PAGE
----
Setting up a Baofeng UV-5R-2 & CHRIP on my Mac

This past week, I purchased my first ham radio in 20 years. Researching posts on this multireddit I created of various subreddits dedicated to Ham Radio, I learned a lot about the current state of ham radio and some ways to get back into the hobby. I would like to share the results of programming my new Baofeng UV-5R-2 on my Mac running OS X Yosemite 10.10.2.

The UV-5R-2 is a cheap, Chinese made $30 2-meter & 70cm ham radio. It seemed like a low risk way to get back into the hobby. Reviews generally say it is an ok radio, especially for a beginner. While certainly no Yaesu VX-8DR, it does exactly what I need: getting me on the radio. If it turns out to be a junk radio in the long run or if my interest  drops again, I’m only out less than $100.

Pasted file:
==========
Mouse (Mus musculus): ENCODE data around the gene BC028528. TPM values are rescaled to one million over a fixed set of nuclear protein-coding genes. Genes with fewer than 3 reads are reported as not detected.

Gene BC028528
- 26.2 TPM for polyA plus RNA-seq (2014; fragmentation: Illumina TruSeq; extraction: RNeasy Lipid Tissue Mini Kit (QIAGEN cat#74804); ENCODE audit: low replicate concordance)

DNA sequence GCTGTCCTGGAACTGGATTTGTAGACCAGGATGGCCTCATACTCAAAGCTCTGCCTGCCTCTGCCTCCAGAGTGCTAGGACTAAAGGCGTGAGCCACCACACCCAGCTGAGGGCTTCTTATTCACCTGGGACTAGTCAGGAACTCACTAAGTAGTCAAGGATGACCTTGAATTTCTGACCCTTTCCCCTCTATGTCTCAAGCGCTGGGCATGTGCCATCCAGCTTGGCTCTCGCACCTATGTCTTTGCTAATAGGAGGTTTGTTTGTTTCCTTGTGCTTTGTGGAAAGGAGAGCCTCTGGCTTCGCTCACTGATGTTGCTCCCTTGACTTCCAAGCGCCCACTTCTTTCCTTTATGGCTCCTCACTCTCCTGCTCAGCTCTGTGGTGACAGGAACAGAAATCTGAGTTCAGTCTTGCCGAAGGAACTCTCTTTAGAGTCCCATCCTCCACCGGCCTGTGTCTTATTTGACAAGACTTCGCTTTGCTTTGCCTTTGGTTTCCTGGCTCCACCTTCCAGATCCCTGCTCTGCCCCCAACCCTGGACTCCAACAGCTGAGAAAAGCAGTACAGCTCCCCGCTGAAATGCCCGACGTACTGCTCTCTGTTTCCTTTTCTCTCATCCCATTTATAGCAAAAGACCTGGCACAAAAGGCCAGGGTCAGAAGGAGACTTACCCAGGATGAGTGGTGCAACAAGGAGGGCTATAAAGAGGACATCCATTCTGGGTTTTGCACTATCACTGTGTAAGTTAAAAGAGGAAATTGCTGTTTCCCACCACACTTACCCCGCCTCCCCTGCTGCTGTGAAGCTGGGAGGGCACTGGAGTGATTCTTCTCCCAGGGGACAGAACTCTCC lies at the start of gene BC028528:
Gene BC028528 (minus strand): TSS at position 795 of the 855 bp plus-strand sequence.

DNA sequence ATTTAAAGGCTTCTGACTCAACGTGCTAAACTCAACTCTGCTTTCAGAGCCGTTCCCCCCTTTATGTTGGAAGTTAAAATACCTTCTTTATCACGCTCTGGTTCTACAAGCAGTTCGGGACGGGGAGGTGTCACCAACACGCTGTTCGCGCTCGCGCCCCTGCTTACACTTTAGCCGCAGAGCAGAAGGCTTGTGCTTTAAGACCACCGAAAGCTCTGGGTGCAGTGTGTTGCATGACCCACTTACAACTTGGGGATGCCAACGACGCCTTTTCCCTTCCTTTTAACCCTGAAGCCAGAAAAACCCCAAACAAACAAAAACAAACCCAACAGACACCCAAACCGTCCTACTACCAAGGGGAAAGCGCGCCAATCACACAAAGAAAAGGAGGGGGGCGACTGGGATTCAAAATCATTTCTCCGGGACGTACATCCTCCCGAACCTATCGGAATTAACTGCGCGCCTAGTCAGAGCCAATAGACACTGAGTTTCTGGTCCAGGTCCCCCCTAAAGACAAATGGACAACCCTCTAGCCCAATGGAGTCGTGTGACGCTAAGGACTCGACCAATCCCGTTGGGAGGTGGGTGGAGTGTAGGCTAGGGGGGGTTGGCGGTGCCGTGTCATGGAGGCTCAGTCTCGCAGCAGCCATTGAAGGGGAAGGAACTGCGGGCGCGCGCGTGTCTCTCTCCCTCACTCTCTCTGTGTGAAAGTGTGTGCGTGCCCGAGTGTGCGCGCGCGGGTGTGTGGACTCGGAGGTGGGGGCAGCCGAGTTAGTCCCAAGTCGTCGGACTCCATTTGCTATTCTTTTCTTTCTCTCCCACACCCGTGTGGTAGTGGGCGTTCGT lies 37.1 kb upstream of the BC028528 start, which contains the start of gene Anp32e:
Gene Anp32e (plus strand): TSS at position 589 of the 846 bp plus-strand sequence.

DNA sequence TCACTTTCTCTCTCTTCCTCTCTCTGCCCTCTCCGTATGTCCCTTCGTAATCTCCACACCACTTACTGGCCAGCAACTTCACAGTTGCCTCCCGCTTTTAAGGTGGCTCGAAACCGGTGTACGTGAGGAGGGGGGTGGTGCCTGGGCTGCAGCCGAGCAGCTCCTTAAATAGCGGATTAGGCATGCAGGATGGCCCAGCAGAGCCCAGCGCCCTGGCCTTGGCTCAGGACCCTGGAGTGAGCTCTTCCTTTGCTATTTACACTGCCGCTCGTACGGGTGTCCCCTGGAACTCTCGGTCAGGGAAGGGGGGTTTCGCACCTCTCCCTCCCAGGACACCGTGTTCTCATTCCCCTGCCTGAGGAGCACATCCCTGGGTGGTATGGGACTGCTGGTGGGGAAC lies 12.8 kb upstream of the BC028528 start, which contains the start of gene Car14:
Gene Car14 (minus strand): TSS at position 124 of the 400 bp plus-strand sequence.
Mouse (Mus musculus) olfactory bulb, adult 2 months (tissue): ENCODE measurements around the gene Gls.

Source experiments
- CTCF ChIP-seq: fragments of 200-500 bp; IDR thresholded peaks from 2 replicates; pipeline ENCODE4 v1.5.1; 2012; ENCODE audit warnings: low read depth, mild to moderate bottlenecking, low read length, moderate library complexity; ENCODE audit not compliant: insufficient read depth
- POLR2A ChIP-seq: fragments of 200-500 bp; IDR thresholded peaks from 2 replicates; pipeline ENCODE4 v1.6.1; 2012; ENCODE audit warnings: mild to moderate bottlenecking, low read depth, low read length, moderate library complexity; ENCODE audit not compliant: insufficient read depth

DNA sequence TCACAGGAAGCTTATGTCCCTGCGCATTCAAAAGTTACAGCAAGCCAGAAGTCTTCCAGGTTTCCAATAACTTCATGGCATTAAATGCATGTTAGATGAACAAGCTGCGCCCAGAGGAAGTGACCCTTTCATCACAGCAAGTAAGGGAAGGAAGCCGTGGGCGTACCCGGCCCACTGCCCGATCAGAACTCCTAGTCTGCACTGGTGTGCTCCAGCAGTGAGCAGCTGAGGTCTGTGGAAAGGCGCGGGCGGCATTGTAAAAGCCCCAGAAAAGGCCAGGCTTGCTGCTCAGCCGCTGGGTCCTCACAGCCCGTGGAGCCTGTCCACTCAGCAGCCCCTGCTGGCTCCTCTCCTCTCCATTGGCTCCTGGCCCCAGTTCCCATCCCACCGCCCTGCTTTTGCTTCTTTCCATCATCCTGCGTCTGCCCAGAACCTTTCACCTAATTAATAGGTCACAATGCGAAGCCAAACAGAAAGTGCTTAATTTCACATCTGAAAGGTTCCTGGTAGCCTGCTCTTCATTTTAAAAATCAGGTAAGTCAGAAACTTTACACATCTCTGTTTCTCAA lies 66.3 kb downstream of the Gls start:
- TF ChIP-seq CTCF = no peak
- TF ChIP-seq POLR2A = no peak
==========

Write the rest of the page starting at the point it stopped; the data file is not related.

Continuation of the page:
One of the early tips I read early on is that programming a Baofeng is a frustrating experience. For a geek who takes pride in UX, this concerns me a lot. To counter this, it was suggested that I use a special USB cable to connect the Baofeng to my computer, where the application CHIRP allows for fairly easy programming of the radio.

Of course, it isn’t as simple as buying any Baofeng USB cable. There are apparently many cheap ($8-10) USB cables that use cloned or reverse engineered chipsets. This leads to a lot of driver incompatibility issues, flakey connection issues, etc. I found many blog and forum posts (which I won’t link to) mentioning various drivers to install to work around these problems, but I was not going to settle for that. I don’t have the time and patience to deal with driver issues (that’s why I have a Mac) and I don’t like the thought of downloading drivers from some random web site.